The Monetary Board, the policy-making body of Bangko Sentral ng Pilipinas, delivered another 25-basis-point increase in key interest rates on Thursday to stem one of the stickiest inflation rates in the region.
It raised the overnight borrowing rate to 6.25 percent and adjusted the overnight deposit and lending facilities to 5.75 percent and 6.75 percent, respectively.
BSP Governor and MB chairman Felipe Medalla said the rate hike would take effect March 24.
“The Monetary Board’s decision was based on the sum of new information and its assessment of the effects of past policy actions, which warranted a continuation of monetary tightening to anchor inflation expectations,” Medalla said in a briefing.
“With core inflation rising in February despite a modest decline in headline inflation, further monetary policy action was deemed necessary to address broadening price impulses emanating from robust domestic demand and lingering supply-side constraints,” he said.
The board slightly lowered the inflation forecast for 2023 to 6 percent from 6.1 percent made in the February meeting. The forecast for 2024 was also revised downward to 2.9 percent from 3.5 percent.
BSP Deputy Governor Francisco Dakila said the lower inflation forecasts for 2023 and 2024 took into account the easing of inflation in February to 8.6 percent from the 14-year high of 8.7 percent in January. Another factor considered was the more challenging global growth outlook.
“Moreover, inflation expectations have increased slightly for 2023, while those for 2024 and 2025 remain near the upper end of the target band. The Monetary Board supports the creation of the Inter-agency Committee on Inflation and Market Outlook,” Medalla said.
He said the balance of risks to the inflation outlook for 2023 and 2024 remained tilted heavily towards the upside. The effect of supply shortages on domestic food prices remained a concern, while the potential impact of higher transport fares, increasing electricity rates and above-average wage adjustments in 2023 pointed to the broader-based nature of price pressures.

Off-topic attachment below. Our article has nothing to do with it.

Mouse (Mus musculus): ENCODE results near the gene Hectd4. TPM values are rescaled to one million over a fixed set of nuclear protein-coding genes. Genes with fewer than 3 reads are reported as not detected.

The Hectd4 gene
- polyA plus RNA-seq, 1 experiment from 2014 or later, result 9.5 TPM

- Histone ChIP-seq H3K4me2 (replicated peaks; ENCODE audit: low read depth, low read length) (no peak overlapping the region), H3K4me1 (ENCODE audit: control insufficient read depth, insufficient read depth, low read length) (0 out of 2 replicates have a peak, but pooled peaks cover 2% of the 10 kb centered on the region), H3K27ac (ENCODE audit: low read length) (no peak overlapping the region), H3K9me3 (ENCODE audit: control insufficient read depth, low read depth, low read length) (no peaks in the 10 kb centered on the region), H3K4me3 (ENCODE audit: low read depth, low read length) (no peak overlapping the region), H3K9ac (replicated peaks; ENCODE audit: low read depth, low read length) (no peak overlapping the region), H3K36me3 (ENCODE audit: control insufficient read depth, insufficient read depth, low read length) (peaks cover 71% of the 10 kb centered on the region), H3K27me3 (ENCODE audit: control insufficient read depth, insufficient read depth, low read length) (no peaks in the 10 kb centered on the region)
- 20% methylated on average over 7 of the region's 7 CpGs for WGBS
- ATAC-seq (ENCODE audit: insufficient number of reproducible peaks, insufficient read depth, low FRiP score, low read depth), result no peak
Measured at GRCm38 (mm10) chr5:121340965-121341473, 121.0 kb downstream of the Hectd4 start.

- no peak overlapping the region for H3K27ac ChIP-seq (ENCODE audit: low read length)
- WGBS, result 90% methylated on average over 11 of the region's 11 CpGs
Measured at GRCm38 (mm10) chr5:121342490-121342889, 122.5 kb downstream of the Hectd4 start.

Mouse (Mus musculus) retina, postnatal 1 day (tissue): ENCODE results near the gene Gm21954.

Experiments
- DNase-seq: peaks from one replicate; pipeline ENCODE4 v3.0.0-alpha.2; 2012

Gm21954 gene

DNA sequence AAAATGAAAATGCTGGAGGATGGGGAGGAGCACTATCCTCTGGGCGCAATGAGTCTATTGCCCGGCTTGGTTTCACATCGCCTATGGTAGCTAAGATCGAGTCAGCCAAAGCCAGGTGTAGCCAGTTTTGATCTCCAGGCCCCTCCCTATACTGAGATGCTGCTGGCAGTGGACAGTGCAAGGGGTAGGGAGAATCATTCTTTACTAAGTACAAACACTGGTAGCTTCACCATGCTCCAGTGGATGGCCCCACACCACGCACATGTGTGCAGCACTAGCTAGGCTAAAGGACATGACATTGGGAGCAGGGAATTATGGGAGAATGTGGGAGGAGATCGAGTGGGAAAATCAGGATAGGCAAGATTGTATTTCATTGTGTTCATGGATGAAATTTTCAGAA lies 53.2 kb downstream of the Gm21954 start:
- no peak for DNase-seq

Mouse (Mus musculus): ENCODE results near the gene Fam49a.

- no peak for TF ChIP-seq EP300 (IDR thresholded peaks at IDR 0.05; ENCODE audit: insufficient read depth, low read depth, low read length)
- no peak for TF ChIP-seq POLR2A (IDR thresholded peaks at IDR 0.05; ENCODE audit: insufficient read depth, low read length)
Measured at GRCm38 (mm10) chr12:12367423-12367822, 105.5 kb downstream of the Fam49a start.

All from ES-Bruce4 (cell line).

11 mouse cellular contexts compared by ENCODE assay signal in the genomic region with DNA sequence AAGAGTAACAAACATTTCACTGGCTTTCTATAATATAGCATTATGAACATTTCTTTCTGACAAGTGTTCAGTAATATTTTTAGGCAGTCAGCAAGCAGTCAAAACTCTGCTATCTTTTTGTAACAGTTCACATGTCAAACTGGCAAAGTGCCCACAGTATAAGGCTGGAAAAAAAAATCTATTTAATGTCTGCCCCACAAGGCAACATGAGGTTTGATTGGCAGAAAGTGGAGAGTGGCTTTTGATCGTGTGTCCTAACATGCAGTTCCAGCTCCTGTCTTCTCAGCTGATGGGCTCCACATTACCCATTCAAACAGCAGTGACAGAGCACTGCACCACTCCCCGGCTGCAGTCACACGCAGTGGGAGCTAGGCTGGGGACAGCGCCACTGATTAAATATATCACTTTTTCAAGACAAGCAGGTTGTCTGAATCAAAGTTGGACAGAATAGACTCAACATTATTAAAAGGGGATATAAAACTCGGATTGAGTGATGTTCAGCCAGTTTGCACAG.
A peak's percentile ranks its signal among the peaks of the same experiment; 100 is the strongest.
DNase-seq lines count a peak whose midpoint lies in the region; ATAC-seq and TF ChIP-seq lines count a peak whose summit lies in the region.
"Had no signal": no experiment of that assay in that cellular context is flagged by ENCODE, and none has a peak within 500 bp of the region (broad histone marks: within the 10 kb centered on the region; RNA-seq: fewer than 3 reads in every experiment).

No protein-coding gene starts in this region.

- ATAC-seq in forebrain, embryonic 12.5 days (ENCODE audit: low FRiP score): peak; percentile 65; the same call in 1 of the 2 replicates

Medalla said the impact of a weaker-than-expected global economic recovery continued to be the primary factor that could dampen inflation.
“Given these considerations, the board decided that follow-through monetary action would help ease persistent price pressures from here and abroad as well as further realign inflation expectations with the target band over the policy horizon,” he said.
Medalla said the further policy tightening would also preserve the buffer against external spillovers amid heightened uncertainty and volatility emanating from financial sector distress in advanced economies.
Rizal Commercial Banking Corp. chief economist Michael Ricafort said that for the coming months, “local policy rates could still match any future Fed rate hikes after recent Fed signals and market expectations of another possible 25 basis points hike or pause on the next Fed/FOMC meeting on May 3, 2023.”
“As a result, any additional Fed rate hike of about +0.25 or pause on May 3, 2023 could be, at least, matched locally on the next local rate-setting meetings on May 18, 2023 to maintain a more comfortable interest rate differential that help stabilize the peso exchange rate and overall inflation,” Ricafort said.
Medalla also reiterated that the Philippine banking system remained strong and would not be impacted by the collapse of a couple of banks in the United States.
“Nevertheless, even as the BSP has assessed that the Philippine banking system is resilient to evolving market conditions, the BSP continues to keep a watchful eye over developments in the international banking industry,” he said.
He said the BSP remained ready to respond further to inflation risks in line with its data-dependent approach to ensuring price and financial stability.
Medalla said the policy direction of monetary authorities would always be dependent on pertinent economic data, such as inflation and domestic output. But he said there could also be developments overseas that could affect the BSP’s policy decisions.
British financial institution Hongkong and Shanghai Banking Corp. earlier said the liquid domestic financial system was giving the BSP some room to hike interest rates further in the next two policy meetings.
“Moreover, despite the global headlines regarding Silicon Valley Bank and Credit Suisse, we still expect the BSP to hike by 25bp to 6.50 percent at the following Monetary Board meeting on the 18th of May. This is because the Philippine financial system remains sound for now, despite the aggressive pace of rate hikes over the past 10 months,” HSBC said.